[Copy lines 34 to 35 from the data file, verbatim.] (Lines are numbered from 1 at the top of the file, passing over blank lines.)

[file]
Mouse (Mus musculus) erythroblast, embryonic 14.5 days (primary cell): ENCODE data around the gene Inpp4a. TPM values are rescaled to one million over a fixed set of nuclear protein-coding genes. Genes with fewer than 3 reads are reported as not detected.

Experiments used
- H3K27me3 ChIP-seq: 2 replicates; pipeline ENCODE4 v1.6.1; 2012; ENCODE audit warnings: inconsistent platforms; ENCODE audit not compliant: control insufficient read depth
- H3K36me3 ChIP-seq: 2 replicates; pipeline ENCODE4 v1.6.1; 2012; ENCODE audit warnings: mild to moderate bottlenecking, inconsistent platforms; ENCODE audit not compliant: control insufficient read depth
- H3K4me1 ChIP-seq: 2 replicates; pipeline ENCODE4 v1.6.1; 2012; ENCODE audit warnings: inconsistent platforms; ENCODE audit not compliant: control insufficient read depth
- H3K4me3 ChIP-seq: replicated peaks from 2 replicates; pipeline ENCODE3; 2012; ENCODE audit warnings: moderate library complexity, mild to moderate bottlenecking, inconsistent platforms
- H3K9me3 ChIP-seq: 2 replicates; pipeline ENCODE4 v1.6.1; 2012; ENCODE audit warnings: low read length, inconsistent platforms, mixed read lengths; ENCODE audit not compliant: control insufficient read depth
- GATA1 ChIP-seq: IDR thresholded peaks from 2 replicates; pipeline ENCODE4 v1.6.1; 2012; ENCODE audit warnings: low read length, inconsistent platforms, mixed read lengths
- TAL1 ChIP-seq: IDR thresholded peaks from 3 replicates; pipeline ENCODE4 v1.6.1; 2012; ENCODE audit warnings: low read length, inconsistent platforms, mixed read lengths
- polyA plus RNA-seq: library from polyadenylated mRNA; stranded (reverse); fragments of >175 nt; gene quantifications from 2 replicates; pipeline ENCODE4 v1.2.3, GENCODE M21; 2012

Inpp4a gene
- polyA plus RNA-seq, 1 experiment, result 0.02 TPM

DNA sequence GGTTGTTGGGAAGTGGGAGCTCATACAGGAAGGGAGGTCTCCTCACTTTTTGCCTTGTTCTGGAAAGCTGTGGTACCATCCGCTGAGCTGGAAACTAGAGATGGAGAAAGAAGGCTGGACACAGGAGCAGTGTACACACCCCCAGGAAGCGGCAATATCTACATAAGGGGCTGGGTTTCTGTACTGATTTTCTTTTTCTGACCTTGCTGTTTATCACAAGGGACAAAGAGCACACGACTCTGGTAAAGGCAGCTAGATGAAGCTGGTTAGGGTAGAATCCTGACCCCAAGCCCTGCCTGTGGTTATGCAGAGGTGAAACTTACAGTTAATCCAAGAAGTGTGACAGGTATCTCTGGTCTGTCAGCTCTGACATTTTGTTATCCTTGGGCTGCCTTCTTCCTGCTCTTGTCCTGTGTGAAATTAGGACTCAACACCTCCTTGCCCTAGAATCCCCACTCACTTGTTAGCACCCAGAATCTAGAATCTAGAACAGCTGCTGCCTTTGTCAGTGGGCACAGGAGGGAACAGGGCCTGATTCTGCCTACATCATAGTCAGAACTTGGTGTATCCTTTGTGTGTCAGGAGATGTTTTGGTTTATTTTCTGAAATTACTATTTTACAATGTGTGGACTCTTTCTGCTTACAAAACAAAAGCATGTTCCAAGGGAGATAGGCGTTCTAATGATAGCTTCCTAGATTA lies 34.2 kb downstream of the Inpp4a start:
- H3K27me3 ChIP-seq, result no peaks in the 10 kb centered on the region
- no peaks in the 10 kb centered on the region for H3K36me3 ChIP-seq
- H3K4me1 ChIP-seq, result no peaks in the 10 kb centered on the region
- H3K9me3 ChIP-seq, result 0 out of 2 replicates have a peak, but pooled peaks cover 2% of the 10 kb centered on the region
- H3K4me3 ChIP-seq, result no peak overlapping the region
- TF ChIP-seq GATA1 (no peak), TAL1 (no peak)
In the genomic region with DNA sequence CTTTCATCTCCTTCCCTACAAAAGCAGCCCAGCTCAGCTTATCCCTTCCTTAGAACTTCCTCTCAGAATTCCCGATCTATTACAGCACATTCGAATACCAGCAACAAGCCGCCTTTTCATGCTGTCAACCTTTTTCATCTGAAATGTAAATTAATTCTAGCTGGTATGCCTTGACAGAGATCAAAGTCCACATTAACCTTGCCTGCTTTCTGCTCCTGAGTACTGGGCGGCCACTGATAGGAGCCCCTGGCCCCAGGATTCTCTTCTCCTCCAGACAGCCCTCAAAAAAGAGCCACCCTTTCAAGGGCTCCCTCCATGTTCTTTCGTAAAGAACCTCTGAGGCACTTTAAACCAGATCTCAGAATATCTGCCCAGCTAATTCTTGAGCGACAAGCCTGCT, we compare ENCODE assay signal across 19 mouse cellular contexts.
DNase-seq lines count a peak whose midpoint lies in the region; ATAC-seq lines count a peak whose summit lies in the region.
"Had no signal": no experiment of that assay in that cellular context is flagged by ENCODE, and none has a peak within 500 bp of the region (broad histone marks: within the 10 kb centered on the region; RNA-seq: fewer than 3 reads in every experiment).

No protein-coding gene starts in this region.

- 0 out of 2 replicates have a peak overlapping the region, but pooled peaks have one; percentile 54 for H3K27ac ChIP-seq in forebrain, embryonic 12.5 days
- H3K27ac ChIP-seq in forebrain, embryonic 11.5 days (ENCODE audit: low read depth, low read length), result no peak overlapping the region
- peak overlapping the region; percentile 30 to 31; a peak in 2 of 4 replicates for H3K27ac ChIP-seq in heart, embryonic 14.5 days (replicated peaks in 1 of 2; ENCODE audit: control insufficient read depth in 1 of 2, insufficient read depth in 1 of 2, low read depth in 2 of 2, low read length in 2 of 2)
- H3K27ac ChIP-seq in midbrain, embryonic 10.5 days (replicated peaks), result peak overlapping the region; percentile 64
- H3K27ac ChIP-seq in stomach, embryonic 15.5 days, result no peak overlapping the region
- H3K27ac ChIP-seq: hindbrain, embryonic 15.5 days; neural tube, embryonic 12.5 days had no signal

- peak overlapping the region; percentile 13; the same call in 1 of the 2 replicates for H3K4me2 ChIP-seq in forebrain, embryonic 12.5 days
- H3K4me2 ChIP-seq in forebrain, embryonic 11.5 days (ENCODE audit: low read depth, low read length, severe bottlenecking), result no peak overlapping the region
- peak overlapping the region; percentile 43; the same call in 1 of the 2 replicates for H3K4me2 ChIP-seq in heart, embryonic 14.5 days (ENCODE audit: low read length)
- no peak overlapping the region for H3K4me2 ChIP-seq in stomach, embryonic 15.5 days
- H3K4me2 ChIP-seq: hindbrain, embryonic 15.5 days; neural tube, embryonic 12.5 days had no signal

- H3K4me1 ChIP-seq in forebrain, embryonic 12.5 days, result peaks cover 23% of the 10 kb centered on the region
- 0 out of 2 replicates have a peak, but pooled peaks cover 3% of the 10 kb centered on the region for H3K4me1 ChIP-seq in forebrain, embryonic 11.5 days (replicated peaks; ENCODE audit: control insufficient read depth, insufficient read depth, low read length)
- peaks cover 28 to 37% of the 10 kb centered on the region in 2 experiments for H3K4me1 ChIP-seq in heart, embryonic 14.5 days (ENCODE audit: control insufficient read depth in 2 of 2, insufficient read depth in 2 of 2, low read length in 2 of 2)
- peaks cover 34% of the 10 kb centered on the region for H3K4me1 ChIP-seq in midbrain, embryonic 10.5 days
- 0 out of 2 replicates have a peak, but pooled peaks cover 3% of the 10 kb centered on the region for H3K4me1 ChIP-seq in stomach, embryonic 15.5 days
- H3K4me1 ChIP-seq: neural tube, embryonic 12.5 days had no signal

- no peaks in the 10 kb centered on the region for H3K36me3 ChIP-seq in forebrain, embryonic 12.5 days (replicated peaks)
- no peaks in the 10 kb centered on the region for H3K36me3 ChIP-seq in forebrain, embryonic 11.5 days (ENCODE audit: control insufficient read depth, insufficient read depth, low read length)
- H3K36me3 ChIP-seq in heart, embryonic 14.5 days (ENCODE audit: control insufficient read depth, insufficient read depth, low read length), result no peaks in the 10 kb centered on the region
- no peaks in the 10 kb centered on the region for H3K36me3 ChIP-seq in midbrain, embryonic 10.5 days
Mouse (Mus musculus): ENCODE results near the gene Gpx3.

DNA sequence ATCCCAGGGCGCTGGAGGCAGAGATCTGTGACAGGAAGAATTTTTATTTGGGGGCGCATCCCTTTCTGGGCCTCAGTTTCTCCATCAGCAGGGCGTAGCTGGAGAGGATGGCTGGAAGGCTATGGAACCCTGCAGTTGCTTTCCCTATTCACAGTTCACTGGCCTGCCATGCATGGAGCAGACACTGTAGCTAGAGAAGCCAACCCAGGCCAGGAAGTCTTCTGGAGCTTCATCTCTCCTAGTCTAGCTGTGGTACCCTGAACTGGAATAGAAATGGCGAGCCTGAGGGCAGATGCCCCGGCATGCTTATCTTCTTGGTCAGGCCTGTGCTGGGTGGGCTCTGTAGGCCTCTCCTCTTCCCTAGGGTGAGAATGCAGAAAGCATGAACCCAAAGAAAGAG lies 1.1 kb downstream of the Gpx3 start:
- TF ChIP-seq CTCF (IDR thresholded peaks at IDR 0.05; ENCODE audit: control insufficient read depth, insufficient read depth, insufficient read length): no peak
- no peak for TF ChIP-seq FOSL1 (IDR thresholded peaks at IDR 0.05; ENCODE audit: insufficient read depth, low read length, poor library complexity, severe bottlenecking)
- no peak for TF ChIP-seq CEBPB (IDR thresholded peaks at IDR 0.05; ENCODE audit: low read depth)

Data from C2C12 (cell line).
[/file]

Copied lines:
- H3K4me2 ChIP-seq: hindbrain, embryonic 15.5 days; neural tube, embryonic 12.5 days had no signal

- H3K4me1 ChIP-seq in forebrain, embryonic 12.5 days, result peaks cover 23% of the 10 kb centered on the region